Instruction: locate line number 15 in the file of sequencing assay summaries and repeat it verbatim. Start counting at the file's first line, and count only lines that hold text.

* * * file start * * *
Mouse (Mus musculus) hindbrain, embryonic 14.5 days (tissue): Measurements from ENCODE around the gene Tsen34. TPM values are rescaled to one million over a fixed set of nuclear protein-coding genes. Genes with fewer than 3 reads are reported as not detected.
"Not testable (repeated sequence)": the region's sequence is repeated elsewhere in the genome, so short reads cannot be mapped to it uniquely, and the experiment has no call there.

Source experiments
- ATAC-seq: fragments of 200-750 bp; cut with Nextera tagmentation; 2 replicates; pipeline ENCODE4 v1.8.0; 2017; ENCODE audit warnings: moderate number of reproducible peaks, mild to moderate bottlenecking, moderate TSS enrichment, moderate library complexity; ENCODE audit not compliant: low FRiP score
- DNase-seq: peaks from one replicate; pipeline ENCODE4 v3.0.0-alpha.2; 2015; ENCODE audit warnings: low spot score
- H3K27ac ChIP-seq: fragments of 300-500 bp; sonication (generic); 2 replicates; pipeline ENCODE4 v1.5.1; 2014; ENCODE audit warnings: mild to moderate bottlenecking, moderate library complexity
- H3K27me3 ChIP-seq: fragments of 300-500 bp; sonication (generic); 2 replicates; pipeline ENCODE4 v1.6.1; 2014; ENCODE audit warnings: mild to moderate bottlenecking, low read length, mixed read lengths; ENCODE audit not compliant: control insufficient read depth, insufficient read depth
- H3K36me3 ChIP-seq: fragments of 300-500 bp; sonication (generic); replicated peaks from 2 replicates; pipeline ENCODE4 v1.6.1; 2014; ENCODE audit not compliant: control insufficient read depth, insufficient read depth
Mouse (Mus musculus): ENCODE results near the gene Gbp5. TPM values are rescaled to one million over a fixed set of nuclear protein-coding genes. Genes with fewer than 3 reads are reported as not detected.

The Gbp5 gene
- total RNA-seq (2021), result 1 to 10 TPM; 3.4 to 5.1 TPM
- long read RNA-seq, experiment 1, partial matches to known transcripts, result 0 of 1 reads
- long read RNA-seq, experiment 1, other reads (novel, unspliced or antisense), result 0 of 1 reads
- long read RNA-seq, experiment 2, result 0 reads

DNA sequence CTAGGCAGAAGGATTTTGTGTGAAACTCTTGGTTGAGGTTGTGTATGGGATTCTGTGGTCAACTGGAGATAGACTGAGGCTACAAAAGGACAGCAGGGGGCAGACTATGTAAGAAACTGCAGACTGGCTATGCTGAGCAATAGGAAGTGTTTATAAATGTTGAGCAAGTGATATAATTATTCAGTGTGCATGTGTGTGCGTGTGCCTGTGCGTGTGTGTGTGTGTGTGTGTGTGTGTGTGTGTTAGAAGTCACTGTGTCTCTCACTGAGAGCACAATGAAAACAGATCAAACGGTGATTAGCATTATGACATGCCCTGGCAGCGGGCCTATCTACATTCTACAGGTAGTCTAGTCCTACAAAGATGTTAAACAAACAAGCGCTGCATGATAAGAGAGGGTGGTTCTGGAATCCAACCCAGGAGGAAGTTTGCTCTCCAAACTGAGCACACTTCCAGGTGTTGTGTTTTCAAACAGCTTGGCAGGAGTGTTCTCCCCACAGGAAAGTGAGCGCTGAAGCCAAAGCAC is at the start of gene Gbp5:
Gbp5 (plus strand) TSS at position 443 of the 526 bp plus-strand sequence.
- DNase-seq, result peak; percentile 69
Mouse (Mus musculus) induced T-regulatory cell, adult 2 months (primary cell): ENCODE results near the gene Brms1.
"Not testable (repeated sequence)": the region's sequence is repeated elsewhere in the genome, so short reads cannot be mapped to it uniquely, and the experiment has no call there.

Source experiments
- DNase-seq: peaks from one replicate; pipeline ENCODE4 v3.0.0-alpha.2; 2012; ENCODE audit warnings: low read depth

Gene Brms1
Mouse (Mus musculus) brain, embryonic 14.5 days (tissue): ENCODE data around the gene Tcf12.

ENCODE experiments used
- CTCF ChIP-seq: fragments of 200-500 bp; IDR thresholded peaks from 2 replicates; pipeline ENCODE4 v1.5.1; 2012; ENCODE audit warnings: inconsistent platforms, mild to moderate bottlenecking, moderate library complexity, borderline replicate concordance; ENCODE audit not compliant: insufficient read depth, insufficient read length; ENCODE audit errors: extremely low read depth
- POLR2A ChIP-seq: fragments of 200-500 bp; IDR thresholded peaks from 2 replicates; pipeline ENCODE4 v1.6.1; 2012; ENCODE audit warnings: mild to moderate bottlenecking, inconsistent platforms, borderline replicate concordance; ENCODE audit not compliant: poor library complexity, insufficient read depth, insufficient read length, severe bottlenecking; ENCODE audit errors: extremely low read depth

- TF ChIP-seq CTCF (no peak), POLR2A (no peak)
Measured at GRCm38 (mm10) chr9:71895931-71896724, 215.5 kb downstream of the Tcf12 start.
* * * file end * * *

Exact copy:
DNA sequence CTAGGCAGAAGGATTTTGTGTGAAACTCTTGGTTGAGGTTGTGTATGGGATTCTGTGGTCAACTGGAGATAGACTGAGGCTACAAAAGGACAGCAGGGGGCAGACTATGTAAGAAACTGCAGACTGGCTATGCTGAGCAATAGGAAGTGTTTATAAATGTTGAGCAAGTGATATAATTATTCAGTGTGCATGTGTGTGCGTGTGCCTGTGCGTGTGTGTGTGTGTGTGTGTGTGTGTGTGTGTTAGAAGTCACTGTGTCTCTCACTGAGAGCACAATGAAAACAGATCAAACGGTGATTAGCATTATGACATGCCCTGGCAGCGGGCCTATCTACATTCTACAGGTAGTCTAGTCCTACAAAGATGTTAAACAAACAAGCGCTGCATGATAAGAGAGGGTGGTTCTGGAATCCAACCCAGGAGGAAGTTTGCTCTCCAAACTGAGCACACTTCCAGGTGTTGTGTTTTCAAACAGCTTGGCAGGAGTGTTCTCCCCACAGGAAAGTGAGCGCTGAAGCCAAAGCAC is at the start of gene Gbp5: